> that the 'most of us' glosses over the fact that a whole raft of people are
> not among these 'most' and that there is a severe clash of minds.
> Training as an anthropologist, and life spent on four continents, has made
> it evident to me that it is a general characteristic of our species to
> establish mystical explanations to achieve certainty, remove doubt and avoid
> the search; these diverse religious beliefs have meaning in each society in
> providing supernatural reinforcement for conformist behaviour. In our
> diverse society we have diverse beliefs and sanctions for a diversity of
> moral conformities. In our secular society, science too often seeks
> religious status by demanding conformity among its proponents, earlier
> hypotheses become taught as dogma and 'truth' becomes false, the word
> 'absolute' still applying to the demand for conformity. This is why in the
> 'most scientific' country on the planet you (I speak as a foreigner with
> affection for the US) have the only advance state in which there is a real
> battle between science and creationist dogma - because science has taken on
> the mantle of dogma itself.
> In broader political context - the higher sense of politics as a nation's
> best ideals - one need only reflect upon the evolving nature of self-evident
> truths such as the idea that all men are born equal, a stunning advance in
> the 18th century, with its unperceived gender exclusion and assertion by
> happy slave owners. Truth is not absolute, however self-evident.
> I think I prefer to keep this little word truth as a test for personal
> behaviour, more than anything else, and I tend not to use it because I
> prefer the word honest. Whether because of how I was raised, or because of
> personal ethical values as an adult, or because professional experience pits
> me against the folly of lying, where or whenever, I see no value in being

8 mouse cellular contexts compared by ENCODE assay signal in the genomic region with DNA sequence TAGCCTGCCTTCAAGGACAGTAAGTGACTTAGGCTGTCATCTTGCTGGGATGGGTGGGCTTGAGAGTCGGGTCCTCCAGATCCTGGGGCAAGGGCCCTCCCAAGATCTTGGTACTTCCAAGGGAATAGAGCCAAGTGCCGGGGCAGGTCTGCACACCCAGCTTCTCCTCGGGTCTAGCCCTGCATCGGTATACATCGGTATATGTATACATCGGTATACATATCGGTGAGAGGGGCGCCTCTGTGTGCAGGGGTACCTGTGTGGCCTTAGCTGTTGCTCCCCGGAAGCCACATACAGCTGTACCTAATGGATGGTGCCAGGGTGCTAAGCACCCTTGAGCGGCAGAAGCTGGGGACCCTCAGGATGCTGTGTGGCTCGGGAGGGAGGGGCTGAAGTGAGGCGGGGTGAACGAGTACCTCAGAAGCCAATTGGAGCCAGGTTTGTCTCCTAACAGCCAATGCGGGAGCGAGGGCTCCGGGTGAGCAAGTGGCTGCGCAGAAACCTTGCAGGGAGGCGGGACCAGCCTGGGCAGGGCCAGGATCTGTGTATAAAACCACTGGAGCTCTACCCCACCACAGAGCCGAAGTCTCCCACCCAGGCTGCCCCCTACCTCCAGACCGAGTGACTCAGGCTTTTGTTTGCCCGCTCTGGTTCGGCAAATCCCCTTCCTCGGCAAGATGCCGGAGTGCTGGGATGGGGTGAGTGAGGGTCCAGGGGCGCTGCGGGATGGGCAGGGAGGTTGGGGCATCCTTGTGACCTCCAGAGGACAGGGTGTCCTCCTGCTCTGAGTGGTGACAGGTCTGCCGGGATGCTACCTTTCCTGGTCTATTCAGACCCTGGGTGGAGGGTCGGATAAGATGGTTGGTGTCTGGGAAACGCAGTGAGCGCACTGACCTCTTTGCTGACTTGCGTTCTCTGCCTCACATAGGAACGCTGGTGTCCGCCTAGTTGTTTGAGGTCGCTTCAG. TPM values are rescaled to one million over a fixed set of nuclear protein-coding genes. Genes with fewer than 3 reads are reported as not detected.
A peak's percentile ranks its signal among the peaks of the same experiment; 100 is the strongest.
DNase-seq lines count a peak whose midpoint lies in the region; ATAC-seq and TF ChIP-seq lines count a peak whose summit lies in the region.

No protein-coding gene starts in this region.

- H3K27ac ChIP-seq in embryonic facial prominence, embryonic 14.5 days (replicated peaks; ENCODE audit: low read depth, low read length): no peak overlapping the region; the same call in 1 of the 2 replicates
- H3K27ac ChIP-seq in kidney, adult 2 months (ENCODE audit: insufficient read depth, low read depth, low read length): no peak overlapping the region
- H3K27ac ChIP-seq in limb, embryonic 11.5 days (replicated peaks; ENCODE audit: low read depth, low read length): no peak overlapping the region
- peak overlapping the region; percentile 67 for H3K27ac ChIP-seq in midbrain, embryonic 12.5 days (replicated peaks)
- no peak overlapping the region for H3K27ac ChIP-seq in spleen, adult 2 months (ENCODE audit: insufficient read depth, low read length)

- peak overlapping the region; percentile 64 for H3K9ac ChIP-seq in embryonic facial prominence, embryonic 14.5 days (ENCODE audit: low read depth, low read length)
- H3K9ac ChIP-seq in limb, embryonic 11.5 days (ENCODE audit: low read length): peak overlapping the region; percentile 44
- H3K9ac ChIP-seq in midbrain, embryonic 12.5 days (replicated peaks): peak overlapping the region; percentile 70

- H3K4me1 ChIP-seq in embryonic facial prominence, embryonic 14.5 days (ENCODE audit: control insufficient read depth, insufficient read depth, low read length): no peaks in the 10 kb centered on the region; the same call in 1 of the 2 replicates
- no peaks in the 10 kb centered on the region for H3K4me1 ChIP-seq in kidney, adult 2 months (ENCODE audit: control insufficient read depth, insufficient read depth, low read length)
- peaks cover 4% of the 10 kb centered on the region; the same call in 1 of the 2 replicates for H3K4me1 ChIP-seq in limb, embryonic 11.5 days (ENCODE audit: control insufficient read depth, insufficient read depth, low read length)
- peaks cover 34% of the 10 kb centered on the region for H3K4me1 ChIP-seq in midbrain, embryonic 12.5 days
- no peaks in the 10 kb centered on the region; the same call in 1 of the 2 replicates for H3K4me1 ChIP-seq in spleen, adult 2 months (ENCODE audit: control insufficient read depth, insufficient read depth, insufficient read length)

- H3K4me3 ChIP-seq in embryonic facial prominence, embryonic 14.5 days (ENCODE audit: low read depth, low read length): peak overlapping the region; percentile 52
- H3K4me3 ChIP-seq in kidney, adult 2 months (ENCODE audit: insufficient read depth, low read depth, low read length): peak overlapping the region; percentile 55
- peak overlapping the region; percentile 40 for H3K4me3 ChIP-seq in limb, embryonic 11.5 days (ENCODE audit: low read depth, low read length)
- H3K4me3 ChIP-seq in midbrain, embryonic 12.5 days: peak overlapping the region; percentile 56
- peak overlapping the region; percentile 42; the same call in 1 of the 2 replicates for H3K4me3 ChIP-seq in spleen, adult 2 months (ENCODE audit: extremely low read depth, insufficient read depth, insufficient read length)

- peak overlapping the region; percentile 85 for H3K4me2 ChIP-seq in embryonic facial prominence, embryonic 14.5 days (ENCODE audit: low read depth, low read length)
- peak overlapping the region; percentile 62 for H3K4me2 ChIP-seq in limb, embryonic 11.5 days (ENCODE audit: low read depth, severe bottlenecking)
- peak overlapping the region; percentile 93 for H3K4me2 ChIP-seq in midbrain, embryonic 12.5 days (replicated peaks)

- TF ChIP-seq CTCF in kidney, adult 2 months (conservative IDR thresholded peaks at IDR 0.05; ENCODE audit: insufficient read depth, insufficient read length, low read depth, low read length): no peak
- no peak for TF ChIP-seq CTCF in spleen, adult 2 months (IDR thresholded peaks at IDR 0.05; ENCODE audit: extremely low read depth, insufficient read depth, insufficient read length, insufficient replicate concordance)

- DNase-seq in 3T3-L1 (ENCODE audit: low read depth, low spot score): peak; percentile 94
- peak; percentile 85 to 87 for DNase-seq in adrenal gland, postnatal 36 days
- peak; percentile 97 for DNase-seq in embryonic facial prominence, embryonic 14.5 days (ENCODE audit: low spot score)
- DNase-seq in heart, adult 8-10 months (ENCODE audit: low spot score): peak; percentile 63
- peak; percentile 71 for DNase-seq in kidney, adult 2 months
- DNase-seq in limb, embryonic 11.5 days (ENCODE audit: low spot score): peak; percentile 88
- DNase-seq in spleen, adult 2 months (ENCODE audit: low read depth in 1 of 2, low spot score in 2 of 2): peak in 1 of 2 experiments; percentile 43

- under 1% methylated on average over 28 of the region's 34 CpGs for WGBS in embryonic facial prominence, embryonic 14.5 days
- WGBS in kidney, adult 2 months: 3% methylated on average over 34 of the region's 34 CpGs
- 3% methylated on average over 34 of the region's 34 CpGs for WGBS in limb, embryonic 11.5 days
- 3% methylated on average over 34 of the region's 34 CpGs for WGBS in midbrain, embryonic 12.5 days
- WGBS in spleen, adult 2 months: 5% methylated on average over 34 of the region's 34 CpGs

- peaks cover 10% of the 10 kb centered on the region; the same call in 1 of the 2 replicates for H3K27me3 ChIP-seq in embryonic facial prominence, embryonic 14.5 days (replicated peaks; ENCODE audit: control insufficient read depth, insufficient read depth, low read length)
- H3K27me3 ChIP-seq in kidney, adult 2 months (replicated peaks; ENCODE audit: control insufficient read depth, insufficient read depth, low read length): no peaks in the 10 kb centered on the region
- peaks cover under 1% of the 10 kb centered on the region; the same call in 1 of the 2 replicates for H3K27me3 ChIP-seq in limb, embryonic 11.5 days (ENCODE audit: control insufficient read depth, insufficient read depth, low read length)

> other than honest with people.
> Perhaps the truth is ;-) that Anita was a bit brutal, as is Bargyla, in
> honestly stating their minds.
> But having expressed doubt about the first three words of the Anita quote
> above, I concur with the rest of it, entirely. It is true that I have that
> view. I doubt it's worth. Bit it's not worth the paper to argue whether the
> statement is the 'truth'; too many will disagree, anyway. In the end,
> language is everything, the vehicle and the meaning of all ideas and beliefs
> (acknowledging that the most mysterious intellectual, emotional and physical
> experiences acquire beauty often by being inexpressible, which for some
> makes them spiritual, mystical or religious experiences).
> We need to be honest with each other, but we need to try to be gentle at the
> same time. The problem, I acknowledge is that some will find some ideas,
> however expressed, offensive to their own beliefs. That goes for what I have
> said above too, I am sure.
> My own position with my own family makes this clear to me. I find their
> fundamentalist faith deeply limiting and at times offensive in the
> prejudiced views sometimes imposed on me; they view me as a lost soul, also